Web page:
I think one has to consider exactly what is meant by gifted. Is the primary criterion that they are doing fine, but could do harder work and aren't being challenged by the normal curriculum? Or are we going more for a classification type of definition - they are children who will actually fare poorly in school because they have different learning styles and something innate to their giftedness causes the standard curriculum to not "work" for them? In the former case, I think the solution is to go back to tracked classes. The modern concept of "differentiated learning" is really just a code word for conducting multiple tracks within the classroom which is a ridiculous expectation to put on a teacher with a class of more than several children. To me, this is not a money issue, a "neglecting the gifted issue" - it's political correctness and the self esteem movement once again running amok.

The second case is more intriguing to me. If gifted children are, among other things, characterized by an inability to flourish within the standard curriculum, then I think we have to ask ourselves some questions before we can determine whether we are neglecting them: Do they benefit in the long run from a specialized program? That is, does being in such a program have benefits that extend into adulthood, leading to intellectual development and successes that would not have occurred without the program? Or, once they are confronted with a more traditional setting (work, college, etc.), do these individuals simply flounder again?

Ideally, all children should be challenged to the maximum of their abilities. I say ideally, because I think we've taken on a financially crippling burden of expectation in some cases - I know there are people who would disagree vociferously, but I don't see the point of spending tens of thousands of dollars yearly on out of district placement for an individual who has a profound level of MR, for example, because at the end of the day, what education has been accomplished? I'd apply the same criterion to providing gifted education - it can't just feel good now and keep the kids out of the teacher's hair. There has to be some long term benefit.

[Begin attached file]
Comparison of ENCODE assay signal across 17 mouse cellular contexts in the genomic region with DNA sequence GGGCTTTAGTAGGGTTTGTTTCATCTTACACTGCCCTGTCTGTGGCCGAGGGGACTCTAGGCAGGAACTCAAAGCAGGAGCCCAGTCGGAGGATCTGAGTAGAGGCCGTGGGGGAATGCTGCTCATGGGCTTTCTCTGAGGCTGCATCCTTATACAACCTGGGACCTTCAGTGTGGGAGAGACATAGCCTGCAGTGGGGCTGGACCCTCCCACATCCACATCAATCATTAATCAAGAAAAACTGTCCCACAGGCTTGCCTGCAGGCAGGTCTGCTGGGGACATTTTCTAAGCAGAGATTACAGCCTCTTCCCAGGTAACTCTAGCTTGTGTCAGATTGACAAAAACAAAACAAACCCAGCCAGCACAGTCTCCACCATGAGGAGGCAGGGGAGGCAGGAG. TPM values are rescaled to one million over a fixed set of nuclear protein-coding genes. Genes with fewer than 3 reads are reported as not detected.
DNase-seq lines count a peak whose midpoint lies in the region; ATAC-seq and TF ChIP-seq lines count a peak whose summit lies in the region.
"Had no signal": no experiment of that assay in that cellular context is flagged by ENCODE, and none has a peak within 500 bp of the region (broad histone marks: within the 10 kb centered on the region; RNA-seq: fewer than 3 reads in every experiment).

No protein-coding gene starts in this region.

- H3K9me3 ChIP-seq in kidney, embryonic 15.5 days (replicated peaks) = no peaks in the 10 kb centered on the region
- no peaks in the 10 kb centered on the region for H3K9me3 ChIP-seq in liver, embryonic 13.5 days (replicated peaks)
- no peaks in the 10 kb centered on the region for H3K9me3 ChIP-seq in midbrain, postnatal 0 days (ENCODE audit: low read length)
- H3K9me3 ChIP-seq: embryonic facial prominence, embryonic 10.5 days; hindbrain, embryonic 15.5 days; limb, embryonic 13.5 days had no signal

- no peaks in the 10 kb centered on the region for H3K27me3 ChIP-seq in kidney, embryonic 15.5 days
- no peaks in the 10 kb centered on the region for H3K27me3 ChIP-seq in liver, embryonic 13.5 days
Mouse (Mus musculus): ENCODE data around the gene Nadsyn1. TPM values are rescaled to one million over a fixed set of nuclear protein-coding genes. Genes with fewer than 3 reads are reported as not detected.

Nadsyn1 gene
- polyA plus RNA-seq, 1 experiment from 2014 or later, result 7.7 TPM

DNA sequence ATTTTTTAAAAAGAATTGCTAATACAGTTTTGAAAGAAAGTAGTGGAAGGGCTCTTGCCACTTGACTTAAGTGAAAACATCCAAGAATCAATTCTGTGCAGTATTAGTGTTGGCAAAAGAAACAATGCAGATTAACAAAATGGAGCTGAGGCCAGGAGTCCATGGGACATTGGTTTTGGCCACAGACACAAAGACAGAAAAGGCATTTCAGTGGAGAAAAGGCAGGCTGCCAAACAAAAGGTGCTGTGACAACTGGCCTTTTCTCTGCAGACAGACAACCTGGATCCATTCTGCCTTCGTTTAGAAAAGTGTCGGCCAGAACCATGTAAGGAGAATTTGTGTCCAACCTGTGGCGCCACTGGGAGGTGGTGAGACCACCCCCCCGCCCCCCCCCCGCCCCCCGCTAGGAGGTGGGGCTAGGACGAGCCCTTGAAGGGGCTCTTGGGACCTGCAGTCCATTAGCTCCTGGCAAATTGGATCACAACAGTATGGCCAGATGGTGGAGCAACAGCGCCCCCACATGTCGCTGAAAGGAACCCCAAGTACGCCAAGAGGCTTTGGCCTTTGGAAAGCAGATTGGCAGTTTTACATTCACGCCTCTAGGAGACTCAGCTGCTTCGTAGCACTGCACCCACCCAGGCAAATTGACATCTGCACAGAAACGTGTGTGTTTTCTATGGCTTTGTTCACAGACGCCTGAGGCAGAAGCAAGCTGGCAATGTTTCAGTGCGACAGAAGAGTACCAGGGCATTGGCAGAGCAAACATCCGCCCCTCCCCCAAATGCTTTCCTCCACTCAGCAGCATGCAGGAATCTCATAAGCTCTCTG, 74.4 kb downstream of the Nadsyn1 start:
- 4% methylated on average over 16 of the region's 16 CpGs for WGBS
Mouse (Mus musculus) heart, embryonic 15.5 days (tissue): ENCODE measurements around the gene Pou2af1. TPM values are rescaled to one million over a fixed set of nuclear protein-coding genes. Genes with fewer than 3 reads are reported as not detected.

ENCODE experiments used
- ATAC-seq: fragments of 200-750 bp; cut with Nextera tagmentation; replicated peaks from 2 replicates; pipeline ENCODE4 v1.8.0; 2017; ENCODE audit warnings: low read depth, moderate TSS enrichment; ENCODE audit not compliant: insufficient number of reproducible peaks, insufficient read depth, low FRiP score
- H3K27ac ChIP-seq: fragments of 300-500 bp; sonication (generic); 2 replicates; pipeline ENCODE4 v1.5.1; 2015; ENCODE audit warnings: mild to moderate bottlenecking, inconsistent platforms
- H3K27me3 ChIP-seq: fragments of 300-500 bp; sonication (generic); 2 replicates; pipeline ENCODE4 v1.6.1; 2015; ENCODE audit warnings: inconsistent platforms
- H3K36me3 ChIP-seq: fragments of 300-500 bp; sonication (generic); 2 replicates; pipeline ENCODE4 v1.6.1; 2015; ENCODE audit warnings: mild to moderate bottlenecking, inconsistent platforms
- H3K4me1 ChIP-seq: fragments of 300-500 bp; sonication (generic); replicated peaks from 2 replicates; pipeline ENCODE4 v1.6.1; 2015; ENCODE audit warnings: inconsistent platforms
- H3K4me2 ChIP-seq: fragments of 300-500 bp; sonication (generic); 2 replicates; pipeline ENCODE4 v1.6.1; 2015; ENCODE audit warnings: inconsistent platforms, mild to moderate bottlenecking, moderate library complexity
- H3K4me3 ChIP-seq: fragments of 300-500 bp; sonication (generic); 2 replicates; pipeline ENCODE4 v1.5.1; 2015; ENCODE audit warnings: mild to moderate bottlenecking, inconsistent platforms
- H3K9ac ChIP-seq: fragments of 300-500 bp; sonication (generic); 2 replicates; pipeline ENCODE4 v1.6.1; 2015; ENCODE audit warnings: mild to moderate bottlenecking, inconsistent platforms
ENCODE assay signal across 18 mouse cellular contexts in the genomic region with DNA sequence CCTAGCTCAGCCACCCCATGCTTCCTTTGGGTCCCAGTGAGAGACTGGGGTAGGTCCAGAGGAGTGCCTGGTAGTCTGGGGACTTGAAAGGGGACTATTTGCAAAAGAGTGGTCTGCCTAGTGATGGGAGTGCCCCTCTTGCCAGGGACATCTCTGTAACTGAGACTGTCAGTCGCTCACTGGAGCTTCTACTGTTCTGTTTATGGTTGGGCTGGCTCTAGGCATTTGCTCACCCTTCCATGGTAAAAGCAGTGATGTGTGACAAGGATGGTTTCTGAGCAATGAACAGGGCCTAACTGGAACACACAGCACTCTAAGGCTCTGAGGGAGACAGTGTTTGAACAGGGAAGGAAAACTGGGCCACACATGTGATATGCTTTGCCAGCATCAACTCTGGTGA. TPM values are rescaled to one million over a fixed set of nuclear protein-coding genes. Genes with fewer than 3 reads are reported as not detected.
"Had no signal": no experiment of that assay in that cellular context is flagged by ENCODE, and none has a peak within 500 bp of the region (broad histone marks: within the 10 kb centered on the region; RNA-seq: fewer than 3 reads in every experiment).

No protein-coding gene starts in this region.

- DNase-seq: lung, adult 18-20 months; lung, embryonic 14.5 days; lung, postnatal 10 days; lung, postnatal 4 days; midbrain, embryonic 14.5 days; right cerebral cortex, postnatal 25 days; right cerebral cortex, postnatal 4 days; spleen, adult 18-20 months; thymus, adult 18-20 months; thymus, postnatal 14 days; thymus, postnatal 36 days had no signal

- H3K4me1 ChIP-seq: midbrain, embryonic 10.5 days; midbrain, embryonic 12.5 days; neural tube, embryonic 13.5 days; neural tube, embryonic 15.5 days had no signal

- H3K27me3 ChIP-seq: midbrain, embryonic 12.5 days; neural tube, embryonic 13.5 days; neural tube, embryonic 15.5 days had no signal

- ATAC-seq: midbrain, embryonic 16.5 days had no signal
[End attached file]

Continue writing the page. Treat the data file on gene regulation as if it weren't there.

I think you'd have ask two or three questions? what is the benefit, who receives the benefit and who pays for it?

Why do we want to challenge all children to the maximum of their abilities and what is the cost of doing that and also what is the benefit.

to what end are we working? I think that has been lost sight of long ago.
What is the purpose of a public education? and are we achieving that?

Once you understand those things then you might be able to answer the questions regarding children on either end of the spectrum.

I think America is ignoring children full stop. We don't want them around and if they are around we want them to be quiet so we can get on with what we want to do. We shut them up in schools, we shut them up by sticking them in front of a TV or computer or game machine, we shut them up in houses to 'keep them safe' and then nourish them with mindless violence or implied violence in movies and 'games'... maybe I'll revise my statement and say that rather than ignoring them America's children are being 'used' to further the financial goals of the movie makers and the marketing arms of corporate America.